Last month’s Peloton sell-off seemed to signal changes in consumer behavior when it comes to home workouts. Athletic wear giant Lululemon (NASDAQ: LULU)’s earnings call on Wednesday has suggested Peloton is not the only company struggling with the shift in habits.
Lululemon announced that sales rose 27% from a year earlier, while profit for the same period increased 32% to $829.4 million. Net revenue increased by $534.3 million, or 58% from the same period in 2019. Lululemon raised their net revenue projections from $6.19 for 2021 to be in the range of $6.25 billion. However company shares declined 2.1% on the day after expectations for Mirror, the at-home fitness device acquired in July 2020, were lowered by half.
“I think although they did get disrupted during COVID they bounced back incredibly quickly,” Neil Saunders managing director of GlobalData’s Retail Department said in a phone interview ahead of the earnings call. “And now they’re not only well above where they were in 2020, but they’re also well above where they were in 2019. So Lululemon actually has emerged as a much stronger business.”
The Vancouver-based company reported $1.45 billion in net revenue for the quarter that ended in October, a 30% rise from the same period a year earlier. Last year the company relied on e-commerce, but this year’s high vaccination rates and return to work have brought much-needed foot traffic to the stores.
Lululemon’s revenue jumped while its business in the home gym market has shown less than expected growth. The company acquired Mirror last July for $500 million in an attempt to compete with Peloton. Mirror, a part mirror-part computer interactive fitness device that streams on-demand exercise classes, generated $170 million in revenue last year. Mirror’s most basic model costs $1,495 ($995 via holiday cyber sale), and the most expensive model is $2,045, with monthly subscriptions to participate in classes running $39 a month.
Last March, after the acquisition of Mirror, CEO of Lululemon Calvin McDonald said he did not expect demand for home fitness gyms to go down once mass vaccinations started. “Guests were seeking more convenient at-home options before COVID-19, and they will continue to seek these options post the pandemic,” he said during last year’s fourth-quarter earnings call. The company since then leveraged the Lululemon ecosystem to raise awareness for Mirror by offering the product in more than 200 stores around the U.S, and since October in 40 stores in Canada. The company expected strong growth for the home fitness product with revenue expected to increase to $250 million to $275 million in 2021.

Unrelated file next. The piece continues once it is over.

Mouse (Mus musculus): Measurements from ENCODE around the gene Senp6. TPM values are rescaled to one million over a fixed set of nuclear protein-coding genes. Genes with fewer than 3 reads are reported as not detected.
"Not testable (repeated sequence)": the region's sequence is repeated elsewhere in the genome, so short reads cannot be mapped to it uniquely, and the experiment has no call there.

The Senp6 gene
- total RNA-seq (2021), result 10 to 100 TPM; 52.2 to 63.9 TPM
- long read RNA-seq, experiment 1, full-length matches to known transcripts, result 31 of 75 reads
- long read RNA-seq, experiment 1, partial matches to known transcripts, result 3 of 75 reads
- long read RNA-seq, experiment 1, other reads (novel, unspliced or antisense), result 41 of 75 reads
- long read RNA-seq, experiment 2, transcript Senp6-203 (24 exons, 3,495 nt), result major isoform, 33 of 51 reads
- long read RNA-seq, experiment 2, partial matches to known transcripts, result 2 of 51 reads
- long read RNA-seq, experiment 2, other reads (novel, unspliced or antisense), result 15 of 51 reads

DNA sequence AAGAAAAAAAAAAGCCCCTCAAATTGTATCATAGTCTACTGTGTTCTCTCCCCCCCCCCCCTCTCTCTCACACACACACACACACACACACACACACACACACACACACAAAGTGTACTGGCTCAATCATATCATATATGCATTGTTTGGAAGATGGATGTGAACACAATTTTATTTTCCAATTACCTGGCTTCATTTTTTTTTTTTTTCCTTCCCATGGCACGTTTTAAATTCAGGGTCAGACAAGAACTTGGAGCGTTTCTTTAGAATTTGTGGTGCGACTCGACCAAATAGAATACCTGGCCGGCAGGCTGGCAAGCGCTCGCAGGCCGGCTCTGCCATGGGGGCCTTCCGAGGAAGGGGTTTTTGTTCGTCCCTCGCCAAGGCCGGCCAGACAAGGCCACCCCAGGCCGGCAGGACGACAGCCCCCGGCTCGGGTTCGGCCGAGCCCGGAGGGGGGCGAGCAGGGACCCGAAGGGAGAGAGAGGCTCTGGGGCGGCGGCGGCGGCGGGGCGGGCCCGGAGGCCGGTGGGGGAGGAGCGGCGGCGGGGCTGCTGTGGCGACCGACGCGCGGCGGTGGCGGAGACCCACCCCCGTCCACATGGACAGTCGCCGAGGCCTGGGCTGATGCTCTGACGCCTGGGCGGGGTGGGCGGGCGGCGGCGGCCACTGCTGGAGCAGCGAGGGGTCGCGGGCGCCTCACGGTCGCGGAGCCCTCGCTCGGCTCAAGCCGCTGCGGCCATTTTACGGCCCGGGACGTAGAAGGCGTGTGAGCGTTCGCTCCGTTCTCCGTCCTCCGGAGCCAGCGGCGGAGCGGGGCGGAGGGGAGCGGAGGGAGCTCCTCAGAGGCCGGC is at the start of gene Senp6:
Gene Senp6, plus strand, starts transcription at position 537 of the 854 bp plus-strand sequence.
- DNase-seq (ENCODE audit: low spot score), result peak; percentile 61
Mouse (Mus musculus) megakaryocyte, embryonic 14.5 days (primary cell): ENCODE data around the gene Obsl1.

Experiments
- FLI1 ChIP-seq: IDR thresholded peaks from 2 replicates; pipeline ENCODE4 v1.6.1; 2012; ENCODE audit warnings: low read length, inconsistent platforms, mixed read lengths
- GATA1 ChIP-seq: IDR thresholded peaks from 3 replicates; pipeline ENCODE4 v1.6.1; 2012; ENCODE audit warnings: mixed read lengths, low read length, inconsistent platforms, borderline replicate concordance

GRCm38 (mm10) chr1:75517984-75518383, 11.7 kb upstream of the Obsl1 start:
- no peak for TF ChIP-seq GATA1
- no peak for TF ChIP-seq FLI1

On Wednesday, the CEO lowered these predictions by half. “As you know 2021 has been a challenging year for digital fitness, said McDonald in the earnings call. “We have seen increasing pressures that are impacting the entire industry.” The company has shown commitment to continue investing in Mirror’ growth. “One of the unique advantages we bring to the space is the many ways we can build brand awareness for mirror. As we unlock these synergies, we see a clear path to engage with the more than 10 million Lululemon guests who live the sweat life,” McDonald said. Mirror accounts for less than 3% of Lululemon’s 2021 revenue.
Since COVID-19 and its impact on brick-and-mortar stores in 2020, Lululemon reshaped its business to focus on online sales and e-commerce. In 2021, the company’s online sales surged 21% on top of 93% increase last year.
The activewear sector overall in 2021 has been strong, with sales up for the year more than 20% from 2020.
Matt Powell, sportswear analyst from NPD group, thinks the greater shift toward athletic, comfortable clothing is playing a huge role in sales. “Even if they go back to work in offices,” Powell said, “I don’t think we’re going to see people going back to dressing up again.” He added that the future of fitness will be a blend of in-person and virtual workouts.
Wednesday’s report shows a strong sales and earnings growth during early holiday shopping in late October. TK said during the earnings call that they expect a stronger Q4 due to strong holiday season sales.
Women’s apparel continues to be the strongest performing category for Lululemon. It grew nearly 20% last year, while the men’s category expanded 17% in 2020. According to Researchandmarkets.com, the global athleisure market, estimated to be $144.25 billion in 2021, is expected to reach $281.4 billion by 2026, growing at a CAGR of 14.3%.
Powell said the pandemic has renewed consumer commitments to healthy living. “And every survey we do indicates that people are planning to do more fitness activities and to try to stay fit.”